by Marisa Porter and Kelly Kulp

One.

Understand your target market. Demographic. Constituents. Donors, contacts, whatever you call your people. They’re the ones who care and give. If your approach to contact management is haphazard and disorganized, your engagement and donations will be haphazard and disorganized.

Two.

Keep all your contact data in the cloud, to be accessed from anywhere. And we’re not just talking about access, but emailing, engaging, the possibilities are endless. Organized contacts give your nonprofit a huge advantage when it comes to communication and donor engagement.

Three.

Volunteer data makes you powerful. If you understand what your volunteers are actually interested in, you will be able to ask for their involvement in the very interests they’ve expressed a passion for in the past. This will not only beef up your ask, but it will help when requesting for funds from the board as well.

Four.

Donors respond better to asks and campaigns that appeal to their specific interests, areas that they have a heart for. A CRM can help nonprofits better track conversations about interests, previous involvement or engagement, and other connections that a contact has had. Don’t waste time putting out non-targeted appeals to your donor base and inundating or numbing your contacts with appeals. Segment your list with the help of your CRM, and get better results from your asks.

Five.

Nonprofits often only have one or two people who are experts in using their CRM or donor/contact tracking system. Other employees often have to go to these few people to get answers about donors and contacts from the system, since they don’t know how to pull complicated reports or navigate their way around the software, taking more valuable time from both parties than seemingly necessary. With a simple CRM, more employees can access the information they need about the organization’s contacts and donors.

Six.

Stop guessing when it comes to donations. Create groups of people who fall into categories like—$0-$500 in donations, $500-$1,000, $1,000-$10,000, and $10,000 and above. You can even give these tribes helpful, creative names like Fans, Supporters, Loyal Givers, Major Donors. These groups will help you quickly match your communications (including your exuberant thanks), to your donors in a way that honors them and moves the relationship in the right direction. With a combination like UkuuPeople + Give, you can give your donors more love!

Seven.

Do even more with Tribes (groups). Create Tribes based on your contacts’ interests. This saves time when you want to create communications because you’re not suddenly polling or surveying people. A CRM will help you capture this data early on to use when crunch time comes.

Eight.

Report, report, report. Reports can help you create better campaigns based on the relative success of previous campaigns. Find what works and do more of that. For example, if you notice peak donation times based on season or event, you can capitalize on those seasons. This will save you time by letting you put more of your time into things that generate the results you need, and less (or none) of your time into failed email campaigns, low-turnout events, or weeks that were the toughest to generate donations. Instead, put your effort into events and communications that give you more ROI. It’s like the old saying, “Those who do not learn from history are bound to repeat it,” but on a smaller scale. Learn from what you did last year to make this year incredibly better.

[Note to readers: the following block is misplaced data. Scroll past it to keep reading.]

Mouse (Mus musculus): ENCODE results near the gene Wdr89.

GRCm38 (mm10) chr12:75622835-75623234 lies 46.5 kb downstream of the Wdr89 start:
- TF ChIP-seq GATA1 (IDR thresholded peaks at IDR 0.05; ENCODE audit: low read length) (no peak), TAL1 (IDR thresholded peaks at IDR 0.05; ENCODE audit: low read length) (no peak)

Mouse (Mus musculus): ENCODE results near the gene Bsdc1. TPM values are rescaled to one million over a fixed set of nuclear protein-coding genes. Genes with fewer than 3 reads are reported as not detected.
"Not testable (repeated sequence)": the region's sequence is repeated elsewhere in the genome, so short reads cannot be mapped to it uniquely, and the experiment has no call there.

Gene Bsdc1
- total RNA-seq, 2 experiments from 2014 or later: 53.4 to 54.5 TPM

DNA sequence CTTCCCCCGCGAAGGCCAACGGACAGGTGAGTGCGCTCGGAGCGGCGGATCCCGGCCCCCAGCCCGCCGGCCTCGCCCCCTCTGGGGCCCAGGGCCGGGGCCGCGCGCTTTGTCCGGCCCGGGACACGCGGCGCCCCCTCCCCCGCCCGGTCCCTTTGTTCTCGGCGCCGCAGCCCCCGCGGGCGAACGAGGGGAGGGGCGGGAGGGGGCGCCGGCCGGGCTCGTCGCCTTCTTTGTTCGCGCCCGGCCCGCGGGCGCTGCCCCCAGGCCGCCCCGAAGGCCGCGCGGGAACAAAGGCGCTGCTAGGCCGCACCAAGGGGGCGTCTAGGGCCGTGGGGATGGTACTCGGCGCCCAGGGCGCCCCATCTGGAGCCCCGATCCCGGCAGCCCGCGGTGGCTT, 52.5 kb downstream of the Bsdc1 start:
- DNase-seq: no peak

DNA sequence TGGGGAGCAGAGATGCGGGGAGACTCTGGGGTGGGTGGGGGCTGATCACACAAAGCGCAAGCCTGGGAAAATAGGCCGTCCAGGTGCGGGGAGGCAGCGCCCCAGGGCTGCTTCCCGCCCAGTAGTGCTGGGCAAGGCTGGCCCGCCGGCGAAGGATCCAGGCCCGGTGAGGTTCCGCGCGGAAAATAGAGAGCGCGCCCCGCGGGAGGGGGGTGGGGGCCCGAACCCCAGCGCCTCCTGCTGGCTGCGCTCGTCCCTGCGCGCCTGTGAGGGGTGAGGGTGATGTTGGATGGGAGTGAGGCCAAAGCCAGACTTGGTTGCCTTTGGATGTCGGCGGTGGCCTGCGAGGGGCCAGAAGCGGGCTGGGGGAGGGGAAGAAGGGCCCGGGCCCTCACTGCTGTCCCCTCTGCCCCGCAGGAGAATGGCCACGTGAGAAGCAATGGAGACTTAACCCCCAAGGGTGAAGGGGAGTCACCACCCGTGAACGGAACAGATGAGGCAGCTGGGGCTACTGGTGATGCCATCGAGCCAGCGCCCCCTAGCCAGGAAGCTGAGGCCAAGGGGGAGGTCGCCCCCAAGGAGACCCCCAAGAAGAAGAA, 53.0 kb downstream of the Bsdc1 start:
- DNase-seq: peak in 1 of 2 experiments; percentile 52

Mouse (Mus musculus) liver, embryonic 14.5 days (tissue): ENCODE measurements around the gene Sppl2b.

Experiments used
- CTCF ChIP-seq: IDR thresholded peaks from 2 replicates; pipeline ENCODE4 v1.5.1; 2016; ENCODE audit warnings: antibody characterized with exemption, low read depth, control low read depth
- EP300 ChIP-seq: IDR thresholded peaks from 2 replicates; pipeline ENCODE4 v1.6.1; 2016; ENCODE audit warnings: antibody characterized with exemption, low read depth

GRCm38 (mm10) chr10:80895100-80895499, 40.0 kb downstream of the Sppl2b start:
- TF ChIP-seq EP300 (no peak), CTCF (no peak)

Nine.

What happens to your donor relationships when you have organizational turnover? Humans respond best to relationships where trust has been established. Having reliable, thorough information about your contacts and their interactions with your nonprofit can help maintain trust, and can poise your new staff for success as they serve the organization well.

Ten.

Don’t waste your time guessing who to ask for that special project or big gift. It’s rare that donors will start giving large gifts to your nonprofit when they first engage. They usually start giving at lower levels in response to specific appeals or organizational needs. But don’t stop there. Some donors have the capacity to give in greater ways, and often will after trust has been built with your nonprofit. A CRM can help you track your donors’ giving habits. What sorts of asks do they respond to? What volunteer opportunities have they participated in? What are their interests or passions? Utilize this information to help you better plan when a donor is ready to be asked for that big gift, or when you have that perfect opportunity that fits their passions.

(Eleven.)

Let’s talk manual entry. How much time does your staff spend manually entering information into your database or CRM? Many CRMs these days have add-on options that connect your CRM with resources that your nonprofit is likely already using (like Give, MailChimp, Gravity Forms, etc). Many CRMs can now automatically capture that information, saving your staff loads of time when it comes to manual entry.

Don’t contact blindly. UkuuPeople can help you acquire new contacts and love the ones you have.

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